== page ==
source: Huff Post
published: 22 October 2015
The Department of Justice recently announced a decision to release 6,000 people from federal prison. As part of that announcement, agency officials noted that 1/3 of the people released are immigrants who will be quickly deported.
There is a clear and troubling pattern where policy reforms in the criminal justice system do not extend to immigrants in the criminal justice or immigration enforcement systems. The glaring question is: why not?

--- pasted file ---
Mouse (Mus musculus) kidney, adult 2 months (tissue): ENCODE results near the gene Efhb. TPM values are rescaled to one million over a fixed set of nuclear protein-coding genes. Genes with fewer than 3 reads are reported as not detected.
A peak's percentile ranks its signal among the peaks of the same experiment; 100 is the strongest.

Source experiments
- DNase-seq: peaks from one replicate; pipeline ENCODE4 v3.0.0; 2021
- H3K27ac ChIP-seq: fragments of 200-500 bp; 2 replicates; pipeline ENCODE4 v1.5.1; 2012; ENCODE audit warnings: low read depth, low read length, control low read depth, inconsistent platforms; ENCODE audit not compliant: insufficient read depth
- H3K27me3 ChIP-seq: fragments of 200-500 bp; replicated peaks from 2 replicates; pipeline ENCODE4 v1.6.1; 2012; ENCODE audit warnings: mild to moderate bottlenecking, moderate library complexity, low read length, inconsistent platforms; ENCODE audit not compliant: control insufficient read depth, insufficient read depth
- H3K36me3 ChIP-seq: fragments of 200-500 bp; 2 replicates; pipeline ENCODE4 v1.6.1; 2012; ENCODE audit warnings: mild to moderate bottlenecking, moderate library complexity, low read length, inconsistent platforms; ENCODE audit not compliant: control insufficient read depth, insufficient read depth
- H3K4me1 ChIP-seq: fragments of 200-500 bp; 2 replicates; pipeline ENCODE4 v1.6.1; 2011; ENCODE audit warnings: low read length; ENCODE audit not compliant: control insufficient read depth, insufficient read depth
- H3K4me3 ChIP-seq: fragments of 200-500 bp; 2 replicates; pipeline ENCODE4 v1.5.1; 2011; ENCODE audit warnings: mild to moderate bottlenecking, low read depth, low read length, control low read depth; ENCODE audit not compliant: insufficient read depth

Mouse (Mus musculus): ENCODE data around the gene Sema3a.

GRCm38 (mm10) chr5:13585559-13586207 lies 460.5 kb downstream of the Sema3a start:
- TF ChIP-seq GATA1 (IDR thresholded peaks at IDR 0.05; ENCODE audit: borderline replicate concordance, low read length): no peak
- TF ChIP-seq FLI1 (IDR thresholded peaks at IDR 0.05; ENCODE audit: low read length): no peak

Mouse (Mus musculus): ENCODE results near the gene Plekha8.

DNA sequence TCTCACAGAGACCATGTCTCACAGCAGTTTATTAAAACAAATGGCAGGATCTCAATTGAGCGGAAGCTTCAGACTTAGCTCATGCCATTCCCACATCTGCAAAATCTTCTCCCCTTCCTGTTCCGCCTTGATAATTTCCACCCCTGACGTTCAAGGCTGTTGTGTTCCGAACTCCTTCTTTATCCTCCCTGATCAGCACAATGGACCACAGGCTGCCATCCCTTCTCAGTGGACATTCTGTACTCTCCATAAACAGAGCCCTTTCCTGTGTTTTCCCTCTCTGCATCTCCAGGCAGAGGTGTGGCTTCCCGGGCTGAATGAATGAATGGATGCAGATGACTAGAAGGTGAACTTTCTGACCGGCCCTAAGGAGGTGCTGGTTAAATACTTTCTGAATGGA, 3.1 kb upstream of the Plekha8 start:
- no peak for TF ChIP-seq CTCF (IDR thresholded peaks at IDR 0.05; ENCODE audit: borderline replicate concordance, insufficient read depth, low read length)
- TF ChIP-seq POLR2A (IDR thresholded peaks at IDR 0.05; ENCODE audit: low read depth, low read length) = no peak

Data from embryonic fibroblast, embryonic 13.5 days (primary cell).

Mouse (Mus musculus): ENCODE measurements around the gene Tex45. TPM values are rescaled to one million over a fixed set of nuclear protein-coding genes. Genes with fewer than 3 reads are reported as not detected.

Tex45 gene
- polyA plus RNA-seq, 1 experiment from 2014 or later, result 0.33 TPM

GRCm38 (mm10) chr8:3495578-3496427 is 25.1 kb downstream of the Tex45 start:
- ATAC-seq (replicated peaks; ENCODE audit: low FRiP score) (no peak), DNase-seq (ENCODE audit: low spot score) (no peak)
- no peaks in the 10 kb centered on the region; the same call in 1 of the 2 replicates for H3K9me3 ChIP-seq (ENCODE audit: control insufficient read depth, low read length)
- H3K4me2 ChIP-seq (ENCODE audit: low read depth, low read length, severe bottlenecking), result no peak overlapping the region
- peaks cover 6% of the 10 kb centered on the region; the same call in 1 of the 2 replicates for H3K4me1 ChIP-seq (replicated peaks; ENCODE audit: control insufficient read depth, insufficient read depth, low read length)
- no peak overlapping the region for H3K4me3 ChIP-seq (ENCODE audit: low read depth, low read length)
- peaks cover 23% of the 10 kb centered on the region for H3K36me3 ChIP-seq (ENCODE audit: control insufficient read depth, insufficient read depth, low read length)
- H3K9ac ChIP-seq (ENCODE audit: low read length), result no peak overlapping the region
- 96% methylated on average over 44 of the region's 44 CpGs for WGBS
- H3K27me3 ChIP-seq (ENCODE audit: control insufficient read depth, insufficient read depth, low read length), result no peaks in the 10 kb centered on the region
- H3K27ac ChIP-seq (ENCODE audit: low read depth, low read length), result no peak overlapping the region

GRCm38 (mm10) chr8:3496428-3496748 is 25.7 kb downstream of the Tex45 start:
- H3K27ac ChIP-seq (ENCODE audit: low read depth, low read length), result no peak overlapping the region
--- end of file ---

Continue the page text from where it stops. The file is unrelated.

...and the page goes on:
Whether because of the human or monetary costs, lack of effectiveness, or the clear bias that runs rampant, there is a re-examination occurring of the War on Drugs and the mass incarceration system.
Reforms in these domains, however, are not being considered in the immigration enforcement system; in fact, the trend is going in the opposite direction.
An act that, for citizens, may no longer warrant a criminal charge much less incarceration, for immigrants often means a double punishment of a harsh prison sentence and possible deportation.